The lock is now (digitally) functional! After a lot of help from Professor Bill Turkel, I finished my Max 7 patch to control the lock. Bill helped me to reorganize and smooth out how the ‘water’ in the lock looked when it was moving up and down. This greatly improved the visualization of the lock for anyone who wanted to interact with it. It also demonstrated how there are a lot of different ways to code for similar things; finding a more efficient way to structure my patch made it easier to see what components were important for each part of the display. It also made it significantly easier to see the whole patch at one time.
To get a sense of how each patch looked overall, here are images of the first and second patches:
After I finished up the code, it was time to build the physical lock that would interact with the Max patch. I used cardboard, felt, tissue paper, and too many staples to create something that at least somewhat resembled a lock (this project reconfirmed why I am not in fine arts…). My original idea had been to have the lock essentially mechanized, but as time went on I realized that the design I had envisioned was too complicated for the amount of time I had to complete the project. Instead, there is a lever that someone interacting with the lock can move up and down. When the Makey Makey wires connect with the tinfoil, it triggers the valves to open and close on the computer screen. Similarly, when the gates are opened on the physical model, a light flashes on the Max patch.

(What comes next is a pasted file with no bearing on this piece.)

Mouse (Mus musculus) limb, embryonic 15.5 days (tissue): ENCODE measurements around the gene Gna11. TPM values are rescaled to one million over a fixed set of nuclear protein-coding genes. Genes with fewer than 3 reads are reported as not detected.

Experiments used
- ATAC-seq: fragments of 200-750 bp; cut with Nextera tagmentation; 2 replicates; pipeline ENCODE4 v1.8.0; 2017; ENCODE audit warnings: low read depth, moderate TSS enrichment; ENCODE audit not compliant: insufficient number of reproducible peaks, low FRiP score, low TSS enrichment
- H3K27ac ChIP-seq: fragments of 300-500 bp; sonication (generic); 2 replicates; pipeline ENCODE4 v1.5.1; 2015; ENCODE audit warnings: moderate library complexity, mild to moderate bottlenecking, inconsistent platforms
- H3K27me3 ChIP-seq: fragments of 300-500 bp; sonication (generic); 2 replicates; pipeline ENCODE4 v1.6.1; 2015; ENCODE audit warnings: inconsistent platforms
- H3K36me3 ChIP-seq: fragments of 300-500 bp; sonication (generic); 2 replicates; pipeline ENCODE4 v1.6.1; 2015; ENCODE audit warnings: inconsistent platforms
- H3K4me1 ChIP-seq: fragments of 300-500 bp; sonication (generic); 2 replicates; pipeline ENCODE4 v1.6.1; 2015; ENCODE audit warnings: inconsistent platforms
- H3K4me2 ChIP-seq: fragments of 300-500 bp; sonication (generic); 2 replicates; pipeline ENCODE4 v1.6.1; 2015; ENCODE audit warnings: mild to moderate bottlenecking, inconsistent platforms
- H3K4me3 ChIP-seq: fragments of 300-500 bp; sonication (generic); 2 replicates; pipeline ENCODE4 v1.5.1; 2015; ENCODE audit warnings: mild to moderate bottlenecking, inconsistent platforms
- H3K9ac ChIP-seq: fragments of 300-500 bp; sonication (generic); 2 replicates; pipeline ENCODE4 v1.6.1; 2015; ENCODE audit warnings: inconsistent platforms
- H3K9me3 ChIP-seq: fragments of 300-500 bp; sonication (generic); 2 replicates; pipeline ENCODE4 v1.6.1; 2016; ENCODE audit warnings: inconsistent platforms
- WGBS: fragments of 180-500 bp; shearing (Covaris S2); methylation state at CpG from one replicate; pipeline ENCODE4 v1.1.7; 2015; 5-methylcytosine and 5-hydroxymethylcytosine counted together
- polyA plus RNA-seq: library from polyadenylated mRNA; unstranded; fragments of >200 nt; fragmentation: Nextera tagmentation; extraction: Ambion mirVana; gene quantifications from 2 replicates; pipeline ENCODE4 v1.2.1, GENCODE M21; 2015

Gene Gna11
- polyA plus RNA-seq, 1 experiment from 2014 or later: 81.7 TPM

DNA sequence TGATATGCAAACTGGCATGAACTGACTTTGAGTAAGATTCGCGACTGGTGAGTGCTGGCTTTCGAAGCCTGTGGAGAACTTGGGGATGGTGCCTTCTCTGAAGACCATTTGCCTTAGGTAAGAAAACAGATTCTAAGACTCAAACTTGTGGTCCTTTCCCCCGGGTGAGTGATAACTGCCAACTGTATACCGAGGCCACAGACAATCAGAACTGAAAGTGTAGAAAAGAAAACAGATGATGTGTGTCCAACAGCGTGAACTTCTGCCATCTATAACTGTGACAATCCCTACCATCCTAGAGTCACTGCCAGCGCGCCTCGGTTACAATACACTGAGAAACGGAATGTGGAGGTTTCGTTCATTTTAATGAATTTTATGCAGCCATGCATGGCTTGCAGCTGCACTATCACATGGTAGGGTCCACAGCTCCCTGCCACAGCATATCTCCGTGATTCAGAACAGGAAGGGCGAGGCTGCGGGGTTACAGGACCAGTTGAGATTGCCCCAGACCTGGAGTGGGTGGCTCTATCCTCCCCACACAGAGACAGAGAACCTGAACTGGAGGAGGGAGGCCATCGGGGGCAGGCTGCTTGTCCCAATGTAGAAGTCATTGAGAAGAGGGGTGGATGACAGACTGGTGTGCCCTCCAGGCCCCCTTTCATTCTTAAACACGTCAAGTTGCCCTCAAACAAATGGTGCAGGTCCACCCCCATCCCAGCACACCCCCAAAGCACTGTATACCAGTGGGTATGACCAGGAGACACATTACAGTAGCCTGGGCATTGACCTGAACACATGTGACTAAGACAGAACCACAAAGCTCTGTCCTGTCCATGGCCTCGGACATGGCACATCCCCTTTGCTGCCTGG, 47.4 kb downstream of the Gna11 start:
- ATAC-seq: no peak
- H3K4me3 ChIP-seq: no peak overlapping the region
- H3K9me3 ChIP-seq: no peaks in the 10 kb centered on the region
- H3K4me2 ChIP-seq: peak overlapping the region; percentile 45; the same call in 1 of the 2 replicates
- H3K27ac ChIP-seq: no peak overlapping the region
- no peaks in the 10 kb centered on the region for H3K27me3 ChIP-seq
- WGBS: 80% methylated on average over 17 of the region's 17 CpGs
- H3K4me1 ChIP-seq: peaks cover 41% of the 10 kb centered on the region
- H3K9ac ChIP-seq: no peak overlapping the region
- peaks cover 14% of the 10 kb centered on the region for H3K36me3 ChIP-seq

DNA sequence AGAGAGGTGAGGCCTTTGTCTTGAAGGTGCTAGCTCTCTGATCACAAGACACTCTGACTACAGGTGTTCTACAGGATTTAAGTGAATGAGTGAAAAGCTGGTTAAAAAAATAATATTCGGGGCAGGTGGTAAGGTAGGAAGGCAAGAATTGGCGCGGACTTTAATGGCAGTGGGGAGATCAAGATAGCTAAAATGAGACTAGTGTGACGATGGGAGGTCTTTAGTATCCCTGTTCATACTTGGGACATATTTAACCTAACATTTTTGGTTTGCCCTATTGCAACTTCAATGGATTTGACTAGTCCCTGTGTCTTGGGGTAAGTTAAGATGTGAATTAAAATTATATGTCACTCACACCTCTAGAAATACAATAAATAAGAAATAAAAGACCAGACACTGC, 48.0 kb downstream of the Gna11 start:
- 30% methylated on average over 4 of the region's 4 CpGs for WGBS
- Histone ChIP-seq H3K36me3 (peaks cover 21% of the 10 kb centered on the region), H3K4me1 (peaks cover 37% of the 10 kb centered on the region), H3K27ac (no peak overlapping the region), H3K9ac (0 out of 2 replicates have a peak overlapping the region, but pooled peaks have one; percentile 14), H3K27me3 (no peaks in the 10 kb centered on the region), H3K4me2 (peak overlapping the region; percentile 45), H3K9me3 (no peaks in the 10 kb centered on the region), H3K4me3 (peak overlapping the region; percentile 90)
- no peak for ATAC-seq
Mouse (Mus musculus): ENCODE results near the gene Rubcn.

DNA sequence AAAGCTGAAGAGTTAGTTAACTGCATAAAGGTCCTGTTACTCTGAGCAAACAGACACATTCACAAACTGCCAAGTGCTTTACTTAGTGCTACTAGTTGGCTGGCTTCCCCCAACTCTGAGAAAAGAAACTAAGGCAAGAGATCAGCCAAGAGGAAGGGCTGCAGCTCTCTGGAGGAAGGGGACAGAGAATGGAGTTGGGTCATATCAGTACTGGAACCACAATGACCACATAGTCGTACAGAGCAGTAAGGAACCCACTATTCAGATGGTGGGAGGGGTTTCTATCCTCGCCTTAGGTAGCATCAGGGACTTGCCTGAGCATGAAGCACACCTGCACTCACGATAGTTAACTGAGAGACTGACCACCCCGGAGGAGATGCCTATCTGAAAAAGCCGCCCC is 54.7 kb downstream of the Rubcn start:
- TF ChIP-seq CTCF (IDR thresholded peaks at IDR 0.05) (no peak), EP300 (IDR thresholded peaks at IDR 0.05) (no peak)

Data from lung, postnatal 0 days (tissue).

Before I could finish off the lock, I had to install the Makey Makey device inside it and make sure all of the wires were connected properly. This was pretty straightforward although I had to be careful that the felt from the outside didn’t block the connections on the gates and walls of the lock.
Once the Makey Makey was up and running, I spent some time making sure that everything was working properly. It may not look particularly sophisticated, but this project stretched my understanding not only of the mechanics behind a lock, but also how that logic can be translated into a digital environment.
Here’s what the final product looked like:
Stay tuned for a final reflective post on my experiences from the Interactive Exhibit Design course!